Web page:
The Smithsonian now has enough of these bugs, it insists. It would much prefer to use the money to maintain, identify, and study them – all of them, including the ones that it collected independently of Mr. Drake’s gift.
So, it’s asking a judge to let it get around the requirements outlined in Mr. Drake’s will. See the petition here, via LegalTimes.
WHEN NEEDS METAMORPHOSE, AND THE MONEY DOESN’T
This is a common problem in science, according to Michael Raupp, an entomologist at the University of Maryland. Collecting bugs is relatively easy, “When we sample it’s not unusual to collect tens of thousands of individual specimens.”
Usually, he says, there’s lots of money floating around for going out into nature and bringing bugs back. “The real challenge comes in finding resources to identify these things, curate them correctly, they have to be stored in controlled conditions to be preserved for further study and examination - this is not a trivial task.”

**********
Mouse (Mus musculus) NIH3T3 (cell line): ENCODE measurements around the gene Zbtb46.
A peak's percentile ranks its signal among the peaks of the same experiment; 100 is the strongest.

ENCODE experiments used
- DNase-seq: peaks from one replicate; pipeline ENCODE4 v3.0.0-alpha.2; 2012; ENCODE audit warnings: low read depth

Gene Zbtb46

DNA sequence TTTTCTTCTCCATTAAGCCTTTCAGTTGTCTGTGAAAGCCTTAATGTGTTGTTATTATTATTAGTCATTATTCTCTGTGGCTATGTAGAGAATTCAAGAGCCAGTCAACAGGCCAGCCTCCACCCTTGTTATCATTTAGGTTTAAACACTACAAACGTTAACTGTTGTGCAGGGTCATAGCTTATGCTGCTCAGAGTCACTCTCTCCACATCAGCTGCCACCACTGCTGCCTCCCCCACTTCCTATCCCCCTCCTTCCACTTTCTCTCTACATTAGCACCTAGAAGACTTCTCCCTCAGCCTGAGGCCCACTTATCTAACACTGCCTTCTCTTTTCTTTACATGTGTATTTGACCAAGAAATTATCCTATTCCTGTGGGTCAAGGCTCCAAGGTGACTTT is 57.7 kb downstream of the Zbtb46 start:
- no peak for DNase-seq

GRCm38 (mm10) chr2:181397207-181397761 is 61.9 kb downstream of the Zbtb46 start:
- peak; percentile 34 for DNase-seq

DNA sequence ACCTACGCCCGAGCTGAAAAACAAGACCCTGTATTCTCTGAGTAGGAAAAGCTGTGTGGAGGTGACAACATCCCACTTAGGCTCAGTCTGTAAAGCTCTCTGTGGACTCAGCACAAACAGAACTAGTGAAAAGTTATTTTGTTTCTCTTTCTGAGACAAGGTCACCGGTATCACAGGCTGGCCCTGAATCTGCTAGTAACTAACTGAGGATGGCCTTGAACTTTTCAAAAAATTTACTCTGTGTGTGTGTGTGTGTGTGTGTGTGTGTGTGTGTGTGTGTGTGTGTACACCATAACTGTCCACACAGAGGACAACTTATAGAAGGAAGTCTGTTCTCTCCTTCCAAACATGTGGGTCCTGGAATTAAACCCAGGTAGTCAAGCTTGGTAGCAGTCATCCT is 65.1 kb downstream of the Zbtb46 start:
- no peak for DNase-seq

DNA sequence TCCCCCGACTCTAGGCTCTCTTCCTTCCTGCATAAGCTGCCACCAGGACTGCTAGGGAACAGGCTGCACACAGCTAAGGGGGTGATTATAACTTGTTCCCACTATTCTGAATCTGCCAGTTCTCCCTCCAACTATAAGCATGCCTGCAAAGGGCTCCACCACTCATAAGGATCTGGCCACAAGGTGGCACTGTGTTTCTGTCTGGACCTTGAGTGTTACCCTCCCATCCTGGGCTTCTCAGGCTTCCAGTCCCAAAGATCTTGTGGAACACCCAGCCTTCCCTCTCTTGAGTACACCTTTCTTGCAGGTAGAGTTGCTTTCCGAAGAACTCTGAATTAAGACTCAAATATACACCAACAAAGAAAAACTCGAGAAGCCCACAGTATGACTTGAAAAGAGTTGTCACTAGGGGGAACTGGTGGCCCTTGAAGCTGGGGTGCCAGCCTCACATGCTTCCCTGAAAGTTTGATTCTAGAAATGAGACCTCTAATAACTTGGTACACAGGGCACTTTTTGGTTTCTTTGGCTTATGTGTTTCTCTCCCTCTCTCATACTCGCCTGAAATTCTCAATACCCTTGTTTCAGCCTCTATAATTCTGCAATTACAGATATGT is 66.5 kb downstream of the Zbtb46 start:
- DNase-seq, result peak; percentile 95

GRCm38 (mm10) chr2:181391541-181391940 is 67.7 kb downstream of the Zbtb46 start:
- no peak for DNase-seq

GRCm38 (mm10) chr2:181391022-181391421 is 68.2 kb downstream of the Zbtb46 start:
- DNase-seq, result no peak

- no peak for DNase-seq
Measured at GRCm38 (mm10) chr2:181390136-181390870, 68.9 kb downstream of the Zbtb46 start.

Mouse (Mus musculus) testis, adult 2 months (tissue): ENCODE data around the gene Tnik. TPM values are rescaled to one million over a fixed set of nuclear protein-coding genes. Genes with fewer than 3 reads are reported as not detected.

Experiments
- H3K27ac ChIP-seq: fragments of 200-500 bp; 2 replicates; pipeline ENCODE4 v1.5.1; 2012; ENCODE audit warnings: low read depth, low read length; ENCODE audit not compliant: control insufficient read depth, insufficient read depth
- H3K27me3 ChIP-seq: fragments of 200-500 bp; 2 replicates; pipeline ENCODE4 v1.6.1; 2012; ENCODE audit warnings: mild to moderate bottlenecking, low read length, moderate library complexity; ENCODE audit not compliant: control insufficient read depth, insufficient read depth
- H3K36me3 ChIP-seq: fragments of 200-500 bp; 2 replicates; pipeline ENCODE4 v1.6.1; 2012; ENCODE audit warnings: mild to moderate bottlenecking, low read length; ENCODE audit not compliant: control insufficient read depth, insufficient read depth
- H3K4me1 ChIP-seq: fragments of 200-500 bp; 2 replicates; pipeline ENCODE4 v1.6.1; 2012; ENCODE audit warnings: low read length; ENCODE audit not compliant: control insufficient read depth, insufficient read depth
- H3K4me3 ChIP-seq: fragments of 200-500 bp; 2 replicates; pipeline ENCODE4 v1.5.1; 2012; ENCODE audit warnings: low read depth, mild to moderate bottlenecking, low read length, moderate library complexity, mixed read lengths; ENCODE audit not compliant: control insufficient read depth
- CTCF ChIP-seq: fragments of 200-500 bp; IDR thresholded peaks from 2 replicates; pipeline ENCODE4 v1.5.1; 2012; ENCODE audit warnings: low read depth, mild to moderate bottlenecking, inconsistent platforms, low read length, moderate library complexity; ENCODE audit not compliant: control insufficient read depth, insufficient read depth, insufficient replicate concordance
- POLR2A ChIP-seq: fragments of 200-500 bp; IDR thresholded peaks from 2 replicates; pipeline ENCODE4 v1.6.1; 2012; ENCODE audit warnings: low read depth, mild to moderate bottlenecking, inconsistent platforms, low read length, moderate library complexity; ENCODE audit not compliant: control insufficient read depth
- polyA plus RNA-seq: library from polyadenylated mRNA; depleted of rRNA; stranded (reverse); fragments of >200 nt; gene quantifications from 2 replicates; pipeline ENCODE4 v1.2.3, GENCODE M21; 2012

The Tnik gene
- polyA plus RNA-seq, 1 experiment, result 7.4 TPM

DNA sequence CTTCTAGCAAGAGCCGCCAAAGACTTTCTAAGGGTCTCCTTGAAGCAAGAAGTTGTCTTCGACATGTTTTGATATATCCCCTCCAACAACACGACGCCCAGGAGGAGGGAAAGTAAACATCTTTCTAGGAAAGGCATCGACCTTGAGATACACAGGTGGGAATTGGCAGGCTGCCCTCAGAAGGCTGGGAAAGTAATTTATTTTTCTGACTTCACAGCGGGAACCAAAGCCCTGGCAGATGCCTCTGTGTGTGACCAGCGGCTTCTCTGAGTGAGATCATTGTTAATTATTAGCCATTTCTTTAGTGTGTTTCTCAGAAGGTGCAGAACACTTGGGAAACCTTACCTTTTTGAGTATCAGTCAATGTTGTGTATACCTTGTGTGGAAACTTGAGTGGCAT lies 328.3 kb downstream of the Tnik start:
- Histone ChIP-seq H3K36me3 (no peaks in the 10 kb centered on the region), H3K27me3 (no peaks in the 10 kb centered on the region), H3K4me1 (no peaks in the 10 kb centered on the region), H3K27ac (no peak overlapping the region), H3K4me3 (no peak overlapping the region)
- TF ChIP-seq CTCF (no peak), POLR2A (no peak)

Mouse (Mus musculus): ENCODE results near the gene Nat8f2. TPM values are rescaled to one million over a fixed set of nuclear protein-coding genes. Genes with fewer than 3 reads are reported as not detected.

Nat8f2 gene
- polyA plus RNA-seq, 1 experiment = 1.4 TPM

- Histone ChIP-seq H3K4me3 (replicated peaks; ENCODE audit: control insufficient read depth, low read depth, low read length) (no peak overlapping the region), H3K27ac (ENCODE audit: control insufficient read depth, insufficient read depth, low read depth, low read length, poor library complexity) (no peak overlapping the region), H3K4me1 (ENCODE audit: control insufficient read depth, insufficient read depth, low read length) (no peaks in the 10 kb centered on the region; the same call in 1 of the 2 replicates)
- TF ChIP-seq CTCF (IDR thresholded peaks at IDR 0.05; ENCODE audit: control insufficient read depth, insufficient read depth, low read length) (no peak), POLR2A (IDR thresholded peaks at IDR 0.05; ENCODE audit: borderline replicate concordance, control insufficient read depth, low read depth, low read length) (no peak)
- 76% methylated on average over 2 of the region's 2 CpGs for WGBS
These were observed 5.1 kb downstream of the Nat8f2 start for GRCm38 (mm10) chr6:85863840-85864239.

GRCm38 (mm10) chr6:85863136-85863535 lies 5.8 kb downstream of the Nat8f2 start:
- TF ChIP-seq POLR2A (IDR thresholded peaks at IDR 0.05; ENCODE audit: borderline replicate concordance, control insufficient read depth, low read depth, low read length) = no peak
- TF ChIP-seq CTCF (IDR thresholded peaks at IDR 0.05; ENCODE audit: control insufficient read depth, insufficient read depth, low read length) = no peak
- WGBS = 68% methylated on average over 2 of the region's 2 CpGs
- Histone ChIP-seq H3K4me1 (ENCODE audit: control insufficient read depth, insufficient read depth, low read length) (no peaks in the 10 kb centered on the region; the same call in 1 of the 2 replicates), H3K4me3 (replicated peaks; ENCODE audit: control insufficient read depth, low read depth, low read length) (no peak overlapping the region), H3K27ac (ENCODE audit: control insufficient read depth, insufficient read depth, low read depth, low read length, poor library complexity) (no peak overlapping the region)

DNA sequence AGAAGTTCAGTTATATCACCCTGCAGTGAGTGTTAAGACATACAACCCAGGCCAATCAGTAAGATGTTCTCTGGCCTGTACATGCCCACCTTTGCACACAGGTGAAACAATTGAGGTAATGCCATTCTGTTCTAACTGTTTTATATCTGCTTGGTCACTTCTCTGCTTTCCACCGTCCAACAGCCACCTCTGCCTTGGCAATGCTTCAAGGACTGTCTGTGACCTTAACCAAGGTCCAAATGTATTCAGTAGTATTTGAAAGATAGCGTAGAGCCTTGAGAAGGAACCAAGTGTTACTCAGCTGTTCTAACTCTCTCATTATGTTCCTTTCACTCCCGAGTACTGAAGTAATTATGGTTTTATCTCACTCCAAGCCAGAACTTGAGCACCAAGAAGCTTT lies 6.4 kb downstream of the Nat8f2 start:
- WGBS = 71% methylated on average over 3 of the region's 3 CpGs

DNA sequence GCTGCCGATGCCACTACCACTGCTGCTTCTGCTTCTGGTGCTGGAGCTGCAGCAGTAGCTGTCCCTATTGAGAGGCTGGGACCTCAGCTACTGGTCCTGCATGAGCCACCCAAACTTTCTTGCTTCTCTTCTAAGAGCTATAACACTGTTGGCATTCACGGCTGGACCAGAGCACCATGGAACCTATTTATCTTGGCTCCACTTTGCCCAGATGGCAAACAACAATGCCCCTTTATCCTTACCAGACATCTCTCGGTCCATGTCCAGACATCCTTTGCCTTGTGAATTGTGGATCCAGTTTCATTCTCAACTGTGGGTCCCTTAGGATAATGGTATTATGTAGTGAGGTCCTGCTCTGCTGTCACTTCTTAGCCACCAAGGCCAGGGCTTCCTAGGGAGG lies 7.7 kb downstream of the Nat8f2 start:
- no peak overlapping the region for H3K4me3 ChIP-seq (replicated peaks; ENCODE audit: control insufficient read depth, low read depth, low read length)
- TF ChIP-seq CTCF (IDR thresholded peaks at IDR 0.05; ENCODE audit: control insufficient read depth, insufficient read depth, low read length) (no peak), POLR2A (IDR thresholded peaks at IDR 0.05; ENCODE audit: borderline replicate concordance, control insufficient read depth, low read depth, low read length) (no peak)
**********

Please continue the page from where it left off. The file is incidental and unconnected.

SWARMS OF SUITS?
A non-profit plays a dangerous game when it seeks to upend a donor’s wishes. If not done judiciously and in good faith it can easily scare off other donors. So it’s fairly unusual. But it’s happening more frequently.
“We’re seeing more interest in doing that as the bad economy has put pressure on non-profits to find various ways to get money from any place they can,” says Stacy Palmer, editor of the Chronicle of Philanthropy.
In response, wary donors have become increasingly careful in recent years to line up legally binding agreements explaining what they do and don’t want their money to be used for.
WISHES DON'T HAVE WINGS OR STINGS